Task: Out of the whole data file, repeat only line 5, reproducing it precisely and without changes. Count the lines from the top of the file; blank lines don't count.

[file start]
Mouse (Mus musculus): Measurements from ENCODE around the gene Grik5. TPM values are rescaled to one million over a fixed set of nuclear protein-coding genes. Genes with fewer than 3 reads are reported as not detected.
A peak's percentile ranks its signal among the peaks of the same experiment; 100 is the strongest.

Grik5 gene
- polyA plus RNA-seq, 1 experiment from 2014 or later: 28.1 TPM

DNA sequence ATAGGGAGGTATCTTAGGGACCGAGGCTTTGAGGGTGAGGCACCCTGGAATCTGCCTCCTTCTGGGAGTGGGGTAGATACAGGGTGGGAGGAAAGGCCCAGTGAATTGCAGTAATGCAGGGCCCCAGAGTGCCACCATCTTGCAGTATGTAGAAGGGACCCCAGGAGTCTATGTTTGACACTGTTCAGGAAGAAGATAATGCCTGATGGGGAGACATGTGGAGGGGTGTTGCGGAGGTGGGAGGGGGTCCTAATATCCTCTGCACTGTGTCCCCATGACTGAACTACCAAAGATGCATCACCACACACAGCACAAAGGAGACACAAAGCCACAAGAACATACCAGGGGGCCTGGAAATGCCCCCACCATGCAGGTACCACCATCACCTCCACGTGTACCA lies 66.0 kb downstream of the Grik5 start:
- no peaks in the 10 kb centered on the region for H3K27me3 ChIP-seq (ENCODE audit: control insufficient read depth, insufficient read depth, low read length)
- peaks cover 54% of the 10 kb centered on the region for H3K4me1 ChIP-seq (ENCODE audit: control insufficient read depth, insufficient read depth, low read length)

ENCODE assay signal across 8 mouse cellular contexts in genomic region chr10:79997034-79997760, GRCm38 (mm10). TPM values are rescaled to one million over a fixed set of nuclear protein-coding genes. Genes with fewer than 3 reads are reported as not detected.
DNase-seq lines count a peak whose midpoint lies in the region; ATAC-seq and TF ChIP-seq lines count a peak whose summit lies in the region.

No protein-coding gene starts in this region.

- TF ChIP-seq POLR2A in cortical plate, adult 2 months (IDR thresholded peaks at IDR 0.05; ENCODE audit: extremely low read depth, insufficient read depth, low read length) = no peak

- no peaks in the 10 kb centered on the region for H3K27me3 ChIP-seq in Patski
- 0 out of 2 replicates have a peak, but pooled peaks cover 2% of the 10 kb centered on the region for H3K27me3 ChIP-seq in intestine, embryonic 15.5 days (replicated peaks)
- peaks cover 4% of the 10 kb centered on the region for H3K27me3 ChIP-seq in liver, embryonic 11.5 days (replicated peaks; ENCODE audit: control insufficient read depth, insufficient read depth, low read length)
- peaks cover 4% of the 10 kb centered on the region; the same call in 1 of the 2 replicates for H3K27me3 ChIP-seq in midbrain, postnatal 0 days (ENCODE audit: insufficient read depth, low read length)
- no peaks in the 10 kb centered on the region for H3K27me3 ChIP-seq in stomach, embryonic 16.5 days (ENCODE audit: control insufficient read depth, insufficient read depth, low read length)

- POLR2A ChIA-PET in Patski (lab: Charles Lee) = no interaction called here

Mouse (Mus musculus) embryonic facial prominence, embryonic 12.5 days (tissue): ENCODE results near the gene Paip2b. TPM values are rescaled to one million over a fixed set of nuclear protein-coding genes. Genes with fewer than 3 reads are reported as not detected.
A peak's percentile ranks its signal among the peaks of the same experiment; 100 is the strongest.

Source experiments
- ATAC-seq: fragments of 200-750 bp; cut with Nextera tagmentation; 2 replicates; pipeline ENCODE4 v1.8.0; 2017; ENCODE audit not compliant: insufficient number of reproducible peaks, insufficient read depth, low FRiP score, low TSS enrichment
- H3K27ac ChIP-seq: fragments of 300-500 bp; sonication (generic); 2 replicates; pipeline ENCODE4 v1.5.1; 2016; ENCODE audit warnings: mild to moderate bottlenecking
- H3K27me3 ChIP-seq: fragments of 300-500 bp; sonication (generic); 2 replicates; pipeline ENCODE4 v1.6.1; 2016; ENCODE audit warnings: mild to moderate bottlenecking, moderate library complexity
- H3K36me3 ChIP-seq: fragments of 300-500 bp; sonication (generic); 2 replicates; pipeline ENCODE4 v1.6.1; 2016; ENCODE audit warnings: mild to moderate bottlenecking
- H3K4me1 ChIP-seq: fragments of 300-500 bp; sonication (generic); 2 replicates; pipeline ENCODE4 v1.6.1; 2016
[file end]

DNA sequence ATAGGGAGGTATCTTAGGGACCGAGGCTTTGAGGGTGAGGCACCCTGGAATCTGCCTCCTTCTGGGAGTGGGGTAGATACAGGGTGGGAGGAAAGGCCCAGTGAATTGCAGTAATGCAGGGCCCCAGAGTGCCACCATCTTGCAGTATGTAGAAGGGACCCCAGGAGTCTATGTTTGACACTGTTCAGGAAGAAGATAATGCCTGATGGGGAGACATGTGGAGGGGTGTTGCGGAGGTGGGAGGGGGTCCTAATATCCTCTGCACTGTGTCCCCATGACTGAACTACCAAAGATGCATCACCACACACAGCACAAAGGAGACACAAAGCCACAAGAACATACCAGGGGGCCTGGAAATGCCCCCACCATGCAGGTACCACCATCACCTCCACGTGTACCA lies 66.0 kb downstream of the Grik5 start: